The epiphany itself didn’t feel good or bad. It was just true. If there was a feeling, it was the feeling of fact, and it came with the next logical conclusion: my life was sad.

I was imprisoned for a crime I didn’t commit. I would be locked away for the best years of my life, and deprived of opportunities many of us take for granted: falling in love, having children, pursuing a career.

My world would be so small, trapped within concrete walls and surrounded by traumatized people, many of whom were a danger to themselves and others.

And this life would inevitably take me further and further down a path that would alienate me from everyone I loved, who, despite their best efforts to be there for me, were on their own paths moving in very different directions.

The feeling of clarity, though, was in realizing that however small, cruel, sad, and unfair this life was, it was *my* life. Mine to make meaning out of, mine to live to the best of my ability. There was no more waiting. There was only now.

I was alone with my epiphany. I tried to explain it to my mom, but she couldn’t hear me. She thought I was depressed and giving up. She could not, and would not, accept that *this* was my life. She was going to save me, and she just needed me to survive until she did.

I told her I would, and it wasn’t a lie. I *would* survive. I knew that, deep in my bones. But I knew that precisely because I had finally accepted that I was living *my* life, whether I was eventually found innocent and freed, or not.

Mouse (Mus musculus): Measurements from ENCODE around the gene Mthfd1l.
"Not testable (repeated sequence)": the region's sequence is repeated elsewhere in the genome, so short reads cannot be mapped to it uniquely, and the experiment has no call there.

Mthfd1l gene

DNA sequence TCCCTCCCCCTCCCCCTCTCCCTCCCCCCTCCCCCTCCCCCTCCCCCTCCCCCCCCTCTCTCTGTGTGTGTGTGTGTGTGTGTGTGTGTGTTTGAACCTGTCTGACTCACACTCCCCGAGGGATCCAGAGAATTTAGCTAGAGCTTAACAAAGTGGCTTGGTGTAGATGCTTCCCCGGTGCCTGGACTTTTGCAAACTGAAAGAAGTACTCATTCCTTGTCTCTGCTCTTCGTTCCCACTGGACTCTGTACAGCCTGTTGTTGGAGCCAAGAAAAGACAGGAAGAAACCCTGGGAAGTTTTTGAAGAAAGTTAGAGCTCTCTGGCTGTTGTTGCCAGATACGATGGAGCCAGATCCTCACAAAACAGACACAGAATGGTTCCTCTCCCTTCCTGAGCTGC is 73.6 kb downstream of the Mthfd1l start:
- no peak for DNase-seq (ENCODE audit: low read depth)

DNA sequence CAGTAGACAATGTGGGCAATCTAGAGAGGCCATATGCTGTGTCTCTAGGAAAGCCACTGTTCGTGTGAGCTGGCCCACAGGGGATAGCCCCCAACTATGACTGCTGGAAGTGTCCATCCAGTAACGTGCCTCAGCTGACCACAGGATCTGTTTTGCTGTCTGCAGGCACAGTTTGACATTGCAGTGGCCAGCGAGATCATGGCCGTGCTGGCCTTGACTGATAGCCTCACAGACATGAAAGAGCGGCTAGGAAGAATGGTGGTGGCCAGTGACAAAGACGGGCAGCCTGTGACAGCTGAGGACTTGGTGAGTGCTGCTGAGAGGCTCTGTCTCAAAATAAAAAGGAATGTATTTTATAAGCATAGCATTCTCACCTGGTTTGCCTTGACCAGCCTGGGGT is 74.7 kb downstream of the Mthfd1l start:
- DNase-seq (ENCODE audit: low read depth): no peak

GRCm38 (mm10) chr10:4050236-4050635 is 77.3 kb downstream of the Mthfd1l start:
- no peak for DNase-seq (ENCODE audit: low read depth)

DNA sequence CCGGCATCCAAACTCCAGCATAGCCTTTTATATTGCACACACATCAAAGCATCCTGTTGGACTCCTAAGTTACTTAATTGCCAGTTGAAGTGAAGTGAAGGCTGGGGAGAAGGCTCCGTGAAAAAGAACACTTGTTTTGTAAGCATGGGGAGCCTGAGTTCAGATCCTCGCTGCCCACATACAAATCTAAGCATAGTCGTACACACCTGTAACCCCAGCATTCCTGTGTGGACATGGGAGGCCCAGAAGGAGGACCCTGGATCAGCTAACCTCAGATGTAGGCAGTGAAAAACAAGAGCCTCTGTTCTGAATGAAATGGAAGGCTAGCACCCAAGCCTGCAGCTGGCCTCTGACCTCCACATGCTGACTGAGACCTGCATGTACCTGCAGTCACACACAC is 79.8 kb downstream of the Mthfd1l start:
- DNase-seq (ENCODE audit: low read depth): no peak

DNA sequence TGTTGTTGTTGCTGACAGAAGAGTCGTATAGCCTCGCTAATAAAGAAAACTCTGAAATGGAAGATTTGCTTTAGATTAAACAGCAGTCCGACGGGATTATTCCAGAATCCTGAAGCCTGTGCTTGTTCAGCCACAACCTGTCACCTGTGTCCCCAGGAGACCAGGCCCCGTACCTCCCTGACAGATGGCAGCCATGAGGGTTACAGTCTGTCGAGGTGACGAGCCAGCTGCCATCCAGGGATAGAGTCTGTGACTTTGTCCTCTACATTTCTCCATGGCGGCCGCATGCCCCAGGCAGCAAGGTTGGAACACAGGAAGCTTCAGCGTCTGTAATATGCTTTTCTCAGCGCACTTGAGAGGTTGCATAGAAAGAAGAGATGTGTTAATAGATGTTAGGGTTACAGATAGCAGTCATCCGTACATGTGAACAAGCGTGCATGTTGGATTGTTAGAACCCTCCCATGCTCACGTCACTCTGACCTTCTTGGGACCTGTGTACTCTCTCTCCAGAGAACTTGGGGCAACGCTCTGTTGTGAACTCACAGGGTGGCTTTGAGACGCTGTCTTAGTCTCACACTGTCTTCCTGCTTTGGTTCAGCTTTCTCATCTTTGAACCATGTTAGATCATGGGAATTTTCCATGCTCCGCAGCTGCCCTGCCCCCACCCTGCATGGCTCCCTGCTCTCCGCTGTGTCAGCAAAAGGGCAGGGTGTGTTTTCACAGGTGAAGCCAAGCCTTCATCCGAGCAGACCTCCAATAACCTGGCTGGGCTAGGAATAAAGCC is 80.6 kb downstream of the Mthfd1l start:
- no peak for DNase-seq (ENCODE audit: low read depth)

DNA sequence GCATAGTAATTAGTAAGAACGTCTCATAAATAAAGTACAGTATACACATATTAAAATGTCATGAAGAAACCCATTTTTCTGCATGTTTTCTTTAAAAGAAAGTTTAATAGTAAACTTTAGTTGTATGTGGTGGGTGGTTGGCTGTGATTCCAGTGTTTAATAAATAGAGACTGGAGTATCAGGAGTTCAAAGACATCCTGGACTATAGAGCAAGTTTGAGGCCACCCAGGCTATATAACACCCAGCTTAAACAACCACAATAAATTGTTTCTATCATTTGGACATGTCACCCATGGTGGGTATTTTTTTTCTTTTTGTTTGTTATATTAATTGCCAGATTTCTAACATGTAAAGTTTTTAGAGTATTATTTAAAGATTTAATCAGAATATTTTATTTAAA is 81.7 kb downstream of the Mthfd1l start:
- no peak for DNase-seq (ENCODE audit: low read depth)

I allowed myself to begin to imagine alternate realities. What if I had been home that night, not Meredith, and Rudy Guede had killed me instead? What if I was acquitted and freed in five years? In ten?

What if I served my entire sentence, and came home in my late 40s, a barren, bereft woman? What if I killed myself…

I imagined all of those futures in vivid detail so that they no longer felt like shadows creeping over me from the realm of unconscious nightmares. And that allowed me to see my actual life for what it was, and to ask myself: How do I make *that* life worth living?

That was a big question, one I couldn't answer in its grandest sense. But there was a smaller version of that question: How can I make my life worth living *today?* I could answer that question, repeatedly.

That was entirely in my power. So I did that. Doing sit ups, walking laps, writing a letter, reading a book – these things were enough to make a day worth living. I didn’t know if they were enough to make a life worth living, but I remained open and curious to the possibility.

And while my new emotional default setting remained firmly stuck on sad—I woke up sad, spent the entire day sad, and went to sleep sad—it wasn’t a desperate, grasping sadness.

It was a sadness brimming with energy beneath the surface, because I was alive with myself and my sanity, and the freeing feeling of seeing reality clearly, however sad that reality was.

I was slowly and deliberately walking a tightrope across a bottomless foggy abyss, with no clue where I was going and nothing to hold onto but my strong, instinctual sense of balance.

In many ways, though I’m now free, legally vindicated, a woman with a career in the arts (as I’d always dreamed), an advocate for justice (which I never dreamed), a wife with a loving husband, a mother with a joyous child...I’m still walking that tightrope.

The abyss never leaves. It’s always there. And anyone who’s stared into it, as I have, knows the strange comfort of carrying it with you.

This is a picture of me in the prison yard in the thick of all of this. Everyone is going through something, even when they're smiling. If that sounds like you, I hope reading this helps.